This article asks what uniform practices in schools can tell us about how power functions through a comprehensive analysis of the uniform policies of all Scottish state secondary schools (n=357). Against the backdrop of large-scale shifts from disciplinary societies to ones dominated by ‘neoliberal governmentality’ identified by Foucault and others, we investigate how these modes of power seem to be entangled in school uniform policies. The analysis reveals the specification of detailed uniform policies that both homogenize, divide and hierarchize the school body, suggesting that disciplinary techniques are alive and well. However, in the justifications that schools provide, we see uniform policies framed not as a tool to enforce discipline, but rather as a technique for pupils to fashion themselves into respectable and employable future adults. We suggest the rise of a ‘neoliberal governmentality’ has shaped how schools justify their practices of control more than it has shaped the practices themselves.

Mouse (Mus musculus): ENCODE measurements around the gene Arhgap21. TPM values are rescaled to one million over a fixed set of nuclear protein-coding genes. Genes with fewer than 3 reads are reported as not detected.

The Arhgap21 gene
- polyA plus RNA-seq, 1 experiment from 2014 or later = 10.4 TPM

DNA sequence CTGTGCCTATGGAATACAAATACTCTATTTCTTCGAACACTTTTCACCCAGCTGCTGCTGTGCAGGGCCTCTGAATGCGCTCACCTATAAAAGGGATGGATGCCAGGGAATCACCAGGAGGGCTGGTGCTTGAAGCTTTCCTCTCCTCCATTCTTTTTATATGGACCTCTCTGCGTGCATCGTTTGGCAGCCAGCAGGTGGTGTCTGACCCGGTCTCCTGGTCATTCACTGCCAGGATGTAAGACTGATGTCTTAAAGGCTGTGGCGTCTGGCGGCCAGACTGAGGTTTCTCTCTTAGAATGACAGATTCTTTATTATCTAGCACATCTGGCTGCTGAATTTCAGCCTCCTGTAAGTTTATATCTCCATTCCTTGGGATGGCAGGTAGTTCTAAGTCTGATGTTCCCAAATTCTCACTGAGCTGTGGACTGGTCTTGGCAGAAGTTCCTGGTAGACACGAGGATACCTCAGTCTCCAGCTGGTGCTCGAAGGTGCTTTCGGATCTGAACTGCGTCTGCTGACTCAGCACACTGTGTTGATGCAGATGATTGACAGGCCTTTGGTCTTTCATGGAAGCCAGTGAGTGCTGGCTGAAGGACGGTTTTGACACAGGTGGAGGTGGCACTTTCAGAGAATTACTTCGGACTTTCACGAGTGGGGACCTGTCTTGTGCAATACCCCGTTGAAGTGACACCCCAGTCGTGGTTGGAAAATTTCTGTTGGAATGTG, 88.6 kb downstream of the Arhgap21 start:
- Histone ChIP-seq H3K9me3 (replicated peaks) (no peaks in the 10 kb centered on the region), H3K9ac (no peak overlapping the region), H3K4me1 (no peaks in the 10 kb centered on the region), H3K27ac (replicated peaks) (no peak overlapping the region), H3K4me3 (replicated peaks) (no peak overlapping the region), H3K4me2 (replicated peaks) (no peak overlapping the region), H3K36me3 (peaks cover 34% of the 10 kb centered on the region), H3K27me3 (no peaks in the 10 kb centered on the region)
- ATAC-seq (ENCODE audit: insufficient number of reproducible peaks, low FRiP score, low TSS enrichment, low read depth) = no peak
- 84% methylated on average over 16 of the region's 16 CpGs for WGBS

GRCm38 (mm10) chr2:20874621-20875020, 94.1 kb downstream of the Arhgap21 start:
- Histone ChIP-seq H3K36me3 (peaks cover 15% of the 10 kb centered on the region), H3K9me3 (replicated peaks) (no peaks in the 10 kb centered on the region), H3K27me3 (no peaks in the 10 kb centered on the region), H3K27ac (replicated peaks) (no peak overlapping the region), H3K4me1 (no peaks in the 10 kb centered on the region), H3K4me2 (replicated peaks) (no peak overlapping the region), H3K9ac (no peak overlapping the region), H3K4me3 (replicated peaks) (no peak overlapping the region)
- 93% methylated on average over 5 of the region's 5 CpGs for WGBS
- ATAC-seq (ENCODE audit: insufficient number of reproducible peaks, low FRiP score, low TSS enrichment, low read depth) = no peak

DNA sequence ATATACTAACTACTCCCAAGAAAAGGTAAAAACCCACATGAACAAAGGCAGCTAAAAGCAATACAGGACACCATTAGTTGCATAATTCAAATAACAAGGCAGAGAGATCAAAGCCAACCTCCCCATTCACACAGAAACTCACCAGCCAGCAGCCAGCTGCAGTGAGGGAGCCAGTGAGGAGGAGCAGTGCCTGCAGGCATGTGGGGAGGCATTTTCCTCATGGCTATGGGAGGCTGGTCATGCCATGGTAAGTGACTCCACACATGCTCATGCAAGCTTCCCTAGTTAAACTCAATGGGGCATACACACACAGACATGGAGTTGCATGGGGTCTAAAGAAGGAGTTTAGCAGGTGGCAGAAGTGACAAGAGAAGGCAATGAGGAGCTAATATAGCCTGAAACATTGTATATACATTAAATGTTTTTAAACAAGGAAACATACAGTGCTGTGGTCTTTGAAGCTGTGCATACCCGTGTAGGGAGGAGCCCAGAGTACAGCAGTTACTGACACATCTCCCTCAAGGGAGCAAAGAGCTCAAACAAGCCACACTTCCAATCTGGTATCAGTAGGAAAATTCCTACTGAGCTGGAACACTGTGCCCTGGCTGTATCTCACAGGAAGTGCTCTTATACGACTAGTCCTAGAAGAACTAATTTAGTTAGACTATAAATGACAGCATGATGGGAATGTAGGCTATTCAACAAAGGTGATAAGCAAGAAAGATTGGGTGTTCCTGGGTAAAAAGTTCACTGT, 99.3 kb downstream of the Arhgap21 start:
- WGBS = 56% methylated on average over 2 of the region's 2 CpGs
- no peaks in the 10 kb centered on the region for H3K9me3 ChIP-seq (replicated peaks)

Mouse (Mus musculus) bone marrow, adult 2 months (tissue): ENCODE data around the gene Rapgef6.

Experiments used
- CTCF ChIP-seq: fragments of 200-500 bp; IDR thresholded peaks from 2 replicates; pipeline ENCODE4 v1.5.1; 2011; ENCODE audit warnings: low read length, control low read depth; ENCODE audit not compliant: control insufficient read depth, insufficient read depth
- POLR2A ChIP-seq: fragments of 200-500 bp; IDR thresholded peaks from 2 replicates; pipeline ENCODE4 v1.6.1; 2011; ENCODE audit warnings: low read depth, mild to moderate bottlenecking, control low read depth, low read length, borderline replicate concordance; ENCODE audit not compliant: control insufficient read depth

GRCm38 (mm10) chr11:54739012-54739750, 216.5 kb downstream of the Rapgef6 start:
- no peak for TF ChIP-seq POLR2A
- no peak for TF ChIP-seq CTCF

|Number of pages||15|
|Journal||Discourse : studies in the cultural politics of education|
|Early online date||6 Jun 2021|
|Publication status||Published - 1 Feb 2023|
We wish to thank the students who were involved in the original sourcing and coding of school uniform policies, namely Lucas Adrian Brauns, Agata Kostrzewa, Marton Kottmayer, Kirsten Phelps, Daniel Phillips, Vilma Pullinen, Atyrah Hanim Razali, Cameron Roy, Maria Steiner Simonsen, and particularly Annabelle Eveline Olsson who provided feedback on this work. We also wish to thank Prof Pamela Abbott for her insightful comments on an early draft of the manuscript.
- school uniform policies
- school dress codes
- content coding analysis